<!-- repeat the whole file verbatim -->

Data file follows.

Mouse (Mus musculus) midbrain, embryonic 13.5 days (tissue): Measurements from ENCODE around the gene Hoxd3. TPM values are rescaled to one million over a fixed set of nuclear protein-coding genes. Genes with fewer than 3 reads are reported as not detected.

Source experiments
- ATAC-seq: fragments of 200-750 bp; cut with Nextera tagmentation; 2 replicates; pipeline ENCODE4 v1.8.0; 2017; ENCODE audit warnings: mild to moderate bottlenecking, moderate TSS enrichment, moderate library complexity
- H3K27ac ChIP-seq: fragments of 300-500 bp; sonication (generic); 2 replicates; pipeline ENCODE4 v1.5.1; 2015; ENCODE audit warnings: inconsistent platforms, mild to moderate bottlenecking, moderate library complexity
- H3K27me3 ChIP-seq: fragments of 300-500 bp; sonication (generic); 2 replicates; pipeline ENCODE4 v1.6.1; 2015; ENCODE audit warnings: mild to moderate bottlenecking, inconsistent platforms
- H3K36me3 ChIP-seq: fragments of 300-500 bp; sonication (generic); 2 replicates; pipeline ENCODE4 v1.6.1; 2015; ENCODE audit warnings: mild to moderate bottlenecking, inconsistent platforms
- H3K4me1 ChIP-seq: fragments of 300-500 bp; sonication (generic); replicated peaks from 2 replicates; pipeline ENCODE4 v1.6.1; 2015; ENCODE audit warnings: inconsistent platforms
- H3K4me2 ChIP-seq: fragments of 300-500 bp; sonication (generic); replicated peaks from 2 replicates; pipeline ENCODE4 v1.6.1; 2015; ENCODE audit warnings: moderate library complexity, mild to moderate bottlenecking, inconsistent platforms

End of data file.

Mouse (Mus musculus) midbrain, embryonic 13.5 days (tissue): Measurements from ENCODE around the gene Hoxd3. TPM values are rescaled to one million over a fixed set of nuclear protein-coding genes. Genes with fewer than 3 reads are reported as not detected.

Source experiments
- ATAC-seq: fragments of 200-750 bp; cut with Nextera tagmentation; 2 replicates; pipeline ENCODE4 v1.8.0; 2017; ENCODE audit warnings: mild to moderate bottlenecking, moderate TSS enrichment, moderate library complexity
- H3K27ac ChIP-seq: fragments of 300-500 bp; sonication (generic); 2 replicates; pipeline ENCODE4 v1.5.1; 2015; ENCODE audit warnings: inconsistent platforms, mild to moderate bottlenecking, moderate library complexity
- H3K27me3 ChIP-seq: fragments of 300-500 bp; sonication (generic); 2 replicates; pipeline ENCODE4 v1.6.1; 2015; ENCODE audit warnings: mild to moderate bottlenecking, inconsistent platforms
- H3K36me3 ChIP-seq: fragments of 300-500 bp; sonication (generic); 2 replicates; pipeline ENCODE4 v1.6.1; 2015; ENCODE audit warnings: mild to moderate bottlenecking, inconsistent platforms
- H3K4me1 ChIP-seq: fragments of 300-500 bp; sonication (generic); replicated peaks from 2 replicates; pipeline ENCODE4 v1.6.1; 2015; ENCODE audit warnings: inconsistent platforms
- H3K4me2 ChIP-seq: fragments of 300-500 bp; sonication (generic); replicated peaks from 2 replicates; pipeline ENCODE4 v1.6.1; 2015; ENCODE audit warnings: moderate library complexity, mild to moderate bottlenecking, inconsistent platforms